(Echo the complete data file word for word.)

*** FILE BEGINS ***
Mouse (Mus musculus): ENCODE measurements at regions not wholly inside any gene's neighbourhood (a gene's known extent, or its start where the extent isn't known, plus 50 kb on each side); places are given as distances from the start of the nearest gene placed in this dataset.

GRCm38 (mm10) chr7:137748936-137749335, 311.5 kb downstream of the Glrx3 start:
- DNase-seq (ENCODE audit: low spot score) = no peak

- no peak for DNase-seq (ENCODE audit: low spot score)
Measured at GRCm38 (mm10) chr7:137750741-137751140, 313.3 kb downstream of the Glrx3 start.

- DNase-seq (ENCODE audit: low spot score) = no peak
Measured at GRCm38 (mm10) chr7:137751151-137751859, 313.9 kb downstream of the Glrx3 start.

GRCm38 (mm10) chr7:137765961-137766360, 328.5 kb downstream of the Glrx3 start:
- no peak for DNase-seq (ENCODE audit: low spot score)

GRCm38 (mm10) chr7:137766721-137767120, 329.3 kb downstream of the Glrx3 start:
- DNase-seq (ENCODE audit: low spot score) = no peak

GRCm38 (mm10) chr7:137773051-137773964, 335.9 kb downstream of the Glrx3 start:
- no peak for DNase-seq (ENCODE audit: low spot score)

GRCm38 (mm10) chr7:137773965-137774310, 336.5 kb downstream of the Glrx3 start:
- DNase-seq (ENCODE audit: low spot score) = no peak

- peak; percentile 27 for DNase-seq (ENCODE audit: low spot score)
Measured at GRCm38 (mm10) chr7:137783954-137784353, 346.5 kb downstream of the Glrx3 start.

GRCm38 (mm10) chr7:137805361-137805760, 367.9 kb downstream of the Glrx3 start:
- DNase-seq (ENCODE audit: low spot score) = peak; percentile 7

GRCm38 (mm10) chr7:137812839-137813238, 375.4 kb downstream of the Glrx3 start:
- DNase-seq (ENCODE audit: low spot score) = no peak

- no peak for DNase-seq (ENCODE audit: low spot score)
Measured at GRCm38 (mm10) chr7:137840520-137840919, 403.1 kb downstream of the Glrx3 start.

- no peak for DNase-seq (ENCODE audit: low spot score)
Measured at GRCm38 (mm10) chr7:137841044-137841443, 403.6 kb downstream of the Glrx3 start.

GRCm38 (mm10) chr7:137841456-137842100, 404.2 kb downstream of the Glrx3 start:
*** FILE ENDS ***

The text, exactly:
Mouse (Mus musculus): ENCODE measurements at regions not wholly inside any gene's neighbourhood (a gene's known extent, or its start where the extent isn't known, plus 50 kb on each side); places are given as distances from the start of the nearest gene placed in this dataset.

GRCm38 (mm10) chr7:137748936-137749335, 311.5 kb downstream of the Glrx3 start:
- DNase-seq (ENCODE audit: low spot score) = no peak

- no peak for DNase-seq (ENCODE audit: low spot score)
Measured at GRCm38 (mm10) chr7:137750741-137751140, 313.3 kb downstream of the Glrx3 start.

- DNase-seq (ENCODE audit: low spot score) = no peak
Measured at GRCm38 (mm10) chr7:137751151-137751859, 313.9 kb downstream of the Glrx3 start.

GRCm38 (mm10) chr7:137765961-137766360, 328.5 kb downstream of the Glrx3 start:
- no peak for DNase-seq (ENCODE audit: low spot score)

GRCm38 (mm10) chr7:137766721-137767120, 329.3 kb downstream of the Glrx3 start:
- DNase-seq (ENCODE audit: low spot score) = no peak

GRCm38 (mm10) chr7:137773051-137773964, 335.9 kb downstream of the Glrx3 start:
- no peak for DNase-seq (ENCODE audit: low spot score)

GRCm38 (mm10) chr7:137773965-137774310, 336.5 kb downstream of the Glrx3 start:
- DNase-seq (ENCODE audit: low spot score) = no peak

- peak; percentile 27 for DNase-seq (ENCODE audit: low spot score)
Measured at GRCm38 (mm10) chr7:137783954-137784353, 346.5 kb downstream of the Glrx3 start.

GRCm38 (mm10) chr7:137805361-137805760, 367.9 kb downstream of the Glrx3 start:
- DNase-seq (ENCODE audit: low spot score) = peak; percentile 7

GRCm38 (mm10) chr7:137812839-137813238, 375.4 kb downstream of the Glrx3 start:
- DNase-seq (ENCODE audit: low spot score) = no peak

- no peak for DNase-seq (ENCODE audit: low spot score)
Measured at GRCm38 (mm10) chr7:137840520-137840919, 403.1 kb downstream of the Glrx3 start.

- no peak for DNase-seq (ENCODE audit: low spot score)
Measured at GRCm38 (mm10) chr7:137841044-137841443, 403.6 kb downstream of the Glrx3 start.

GRCm38 (mm10) chr7:137841456-137842100, 404.2 kb downstream of the Glrx3 start: